Marijuana-related securities have blossomed in the past few years, taking the form of over-the-counter or penny stocks and special funds for accredited investors. This is because marijuana has been legalized at the state level in some states, but the fact remains that it is still not legal at the federal level. The feds still have the right to arrest any business that tries to get in on the selling of the product. In May 2014, the Securities and Exchange Commission (SEC) issued an investor alert about marijuana-related investments, in which it said “marijuana-related companies may be at risk of federal, and perhaps state, criminal prosecution. Nothwithstanding the federal ban, as of the date of this guidance, 20 states and the District of Columbia have legalized certain marijuana-related activity.” This week the Wall Street Journal published an article warning about the risks associated with Marijuana stocks.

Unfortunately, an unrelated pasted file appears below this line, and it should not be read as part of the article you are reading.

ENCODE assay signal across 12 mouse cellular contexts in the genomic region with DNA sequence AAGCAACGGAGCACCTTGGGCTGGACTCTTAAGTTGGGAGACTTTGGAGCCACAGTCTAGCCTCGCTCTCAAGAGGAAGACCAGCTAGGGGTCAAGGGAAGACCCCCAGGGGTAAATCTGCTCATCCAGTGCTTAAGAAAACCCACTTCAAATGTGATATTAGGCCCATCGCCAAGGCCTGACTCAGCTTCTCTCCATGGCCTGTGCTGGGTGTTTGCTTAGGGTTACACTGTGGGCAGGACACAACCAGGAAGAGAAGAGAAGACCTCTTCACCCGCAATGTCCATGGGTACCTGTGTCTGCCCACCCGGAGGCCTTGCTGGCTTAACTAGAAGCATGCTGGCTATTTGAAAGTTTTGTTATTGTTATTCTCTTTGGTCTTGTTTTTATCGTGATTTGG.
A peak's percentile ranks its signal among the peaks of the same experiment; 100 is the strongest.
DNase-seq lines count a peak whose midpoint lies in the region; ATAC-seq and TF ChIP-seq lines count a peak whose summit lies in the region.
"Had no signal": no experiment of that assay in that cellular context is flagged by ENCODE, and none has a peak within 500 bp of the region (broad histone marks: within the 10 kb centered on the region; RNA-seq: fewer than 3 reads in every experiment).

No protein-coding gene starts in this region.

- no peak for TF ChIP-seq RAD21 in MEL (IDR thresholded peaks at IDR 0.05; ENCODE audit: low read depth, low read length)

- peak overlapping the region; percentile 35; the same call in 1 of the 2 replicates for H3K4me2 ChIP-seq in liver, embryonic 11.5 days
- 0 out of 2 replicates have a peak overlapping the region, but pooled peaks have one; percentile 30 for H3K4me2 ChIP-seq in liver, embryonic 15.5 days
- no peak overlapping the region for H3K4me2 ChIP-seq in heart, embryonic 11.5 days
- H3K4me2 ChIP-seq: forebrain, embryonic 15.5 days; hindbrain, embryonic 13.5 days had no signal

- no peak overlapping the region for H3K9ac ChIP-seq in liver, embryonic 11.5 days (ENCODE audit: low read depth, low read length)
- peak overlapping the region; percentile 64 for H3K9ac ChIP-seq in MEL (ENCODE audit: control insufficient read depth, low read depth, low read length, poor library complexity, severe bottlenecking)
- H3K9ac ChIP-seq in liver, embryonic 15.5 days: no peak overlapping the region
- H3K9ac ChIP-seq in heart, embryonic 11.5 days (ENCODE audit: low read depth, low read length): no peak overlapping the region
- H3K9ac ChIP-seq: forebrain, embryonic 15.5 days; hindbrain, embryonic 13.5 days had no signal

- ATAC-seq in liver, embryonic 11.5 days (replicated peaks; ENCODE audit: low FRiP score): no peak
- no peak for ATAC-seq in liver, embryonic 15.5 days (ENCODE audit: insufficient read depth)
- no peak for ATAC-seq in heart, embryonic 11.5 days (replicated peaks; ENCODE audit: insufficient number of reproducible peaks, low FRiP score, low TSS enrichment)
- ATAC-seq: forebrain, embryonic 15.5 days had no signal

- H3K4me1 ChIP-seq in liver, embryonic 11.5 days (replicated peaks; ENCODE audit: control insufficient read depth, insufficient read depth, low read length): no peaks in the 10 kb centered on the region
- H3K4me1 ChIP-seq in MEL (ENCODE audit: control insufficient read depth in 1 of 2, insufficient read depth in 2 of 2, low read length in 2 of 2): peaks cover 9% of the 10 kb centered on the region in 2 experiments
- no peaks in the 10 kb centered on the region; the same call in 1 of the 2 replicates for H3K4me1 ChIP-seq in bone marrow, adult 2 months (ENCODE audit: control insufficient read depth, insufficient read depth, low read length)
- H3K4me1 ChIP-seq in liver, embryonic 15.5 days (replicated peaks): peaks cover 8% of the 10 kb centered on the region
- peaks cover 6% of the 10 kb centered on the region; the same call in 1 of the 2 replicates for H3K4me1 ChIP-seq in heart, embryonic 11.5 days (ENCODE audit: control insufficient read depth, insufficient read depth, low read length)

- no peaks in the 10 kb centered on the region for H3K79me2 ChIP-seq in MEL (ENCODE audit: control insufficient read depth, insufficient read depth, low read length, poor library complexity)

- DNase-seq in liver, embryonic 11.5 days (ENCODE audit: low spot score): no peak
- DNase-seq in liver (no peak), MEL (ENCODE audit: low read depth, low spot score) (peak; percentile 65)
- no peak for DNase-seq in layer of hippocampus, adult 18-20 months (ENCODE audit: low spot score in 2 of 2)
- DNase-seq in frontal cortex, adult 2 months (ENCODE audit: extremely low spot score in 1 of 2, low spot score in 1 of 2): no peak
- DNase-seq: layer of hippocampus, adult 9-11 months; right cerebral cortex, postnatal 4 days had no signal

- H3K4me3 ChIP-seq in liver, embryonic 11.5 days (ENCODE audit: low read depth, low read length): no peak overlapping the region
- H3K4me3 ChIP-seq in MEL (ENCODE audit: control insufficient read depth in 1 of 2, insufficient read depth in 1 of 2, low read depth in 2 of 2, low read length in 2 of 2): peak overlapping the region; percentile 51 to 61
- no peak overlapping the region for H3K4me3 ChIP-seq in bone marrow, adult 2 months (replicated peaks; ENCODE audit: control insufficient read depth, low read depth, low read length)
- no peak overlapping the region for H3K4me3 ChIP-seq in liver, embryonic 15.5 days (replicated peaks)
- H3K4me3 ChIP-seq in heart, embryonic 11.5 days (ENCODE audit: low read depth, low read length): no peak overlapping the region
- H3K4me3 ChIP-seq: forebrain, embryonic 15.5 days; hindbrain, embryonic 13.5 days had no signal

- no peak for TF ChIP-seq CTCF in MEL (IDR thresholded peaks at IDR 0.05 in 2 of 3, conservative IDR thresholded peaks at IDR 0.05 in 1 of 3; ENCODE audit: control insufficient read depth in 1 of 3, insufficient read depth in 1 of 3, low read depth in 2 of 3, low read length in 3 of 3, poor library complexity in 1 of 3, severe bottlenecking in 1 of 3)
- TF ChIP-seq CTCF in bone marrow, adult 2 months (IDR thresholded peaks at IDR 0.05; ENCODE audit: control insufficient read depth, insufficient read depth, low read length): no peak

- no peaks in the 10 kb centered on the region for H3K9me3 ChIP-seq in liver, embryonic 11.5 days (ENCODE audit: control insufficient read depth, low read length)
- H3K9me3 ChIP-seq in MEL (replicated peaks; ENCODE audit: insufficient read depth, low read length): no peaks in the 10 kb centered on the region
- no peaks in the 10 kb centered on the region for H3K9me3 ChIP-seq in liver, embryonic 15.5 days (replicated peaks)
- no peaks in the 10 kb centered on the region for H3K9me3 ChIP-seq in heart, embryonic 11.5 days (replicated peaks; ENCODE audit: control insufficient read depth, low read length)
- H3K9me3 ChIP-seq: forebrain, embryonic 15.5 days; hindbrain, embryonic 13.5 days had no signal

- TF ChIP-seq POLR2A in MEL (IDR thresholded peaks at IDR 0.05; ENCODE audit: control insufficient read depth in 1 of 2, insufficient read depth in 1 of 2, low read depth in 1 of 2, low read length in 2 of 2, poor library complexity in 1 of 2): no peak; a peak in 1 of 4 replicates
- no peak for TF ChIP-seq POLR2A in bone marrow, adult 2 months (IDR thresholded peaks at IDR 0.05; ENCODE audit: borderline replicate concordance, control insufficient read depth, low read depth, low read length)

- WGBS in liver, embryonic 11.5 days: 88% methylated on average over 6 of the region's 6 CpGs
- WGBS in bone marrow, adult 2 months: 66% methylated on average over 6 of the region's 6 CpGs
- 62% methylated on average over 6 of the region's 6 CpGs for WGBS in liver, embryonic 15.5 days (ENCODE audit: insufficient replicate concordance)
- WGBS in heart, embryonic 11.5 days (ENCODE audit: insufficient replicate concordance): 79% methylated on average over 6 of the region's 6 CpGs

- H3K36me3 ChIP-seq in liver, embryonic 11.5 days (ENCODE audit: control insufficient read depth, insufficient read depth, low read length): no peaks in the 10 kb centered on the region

Funds that specialize in marijuana-related securities such as the High Times Growth Fund and Marijuana Investment Co., are not public, and are currently open only to accredited investors, although Marijuana Investment Co is planning to file for an initial public offering. Mutual funds and exchange-traded funds will be looking into marijuana-related businesses soon. Says Alan Brochstein, a financial adviser who runs the newsletter “420 Investor,” “I don’t think there will be funds and ETFs in the cannabis sector for at least a couple of years. Liquidity in this space is poor, so mostly you have over-the-counter stocks trading publicly.” Legal sales of marijuana are expected to quintuple to as much as $8 billion in 2019 from $1.6 billion in 2013, according to Marijuana Business Daily.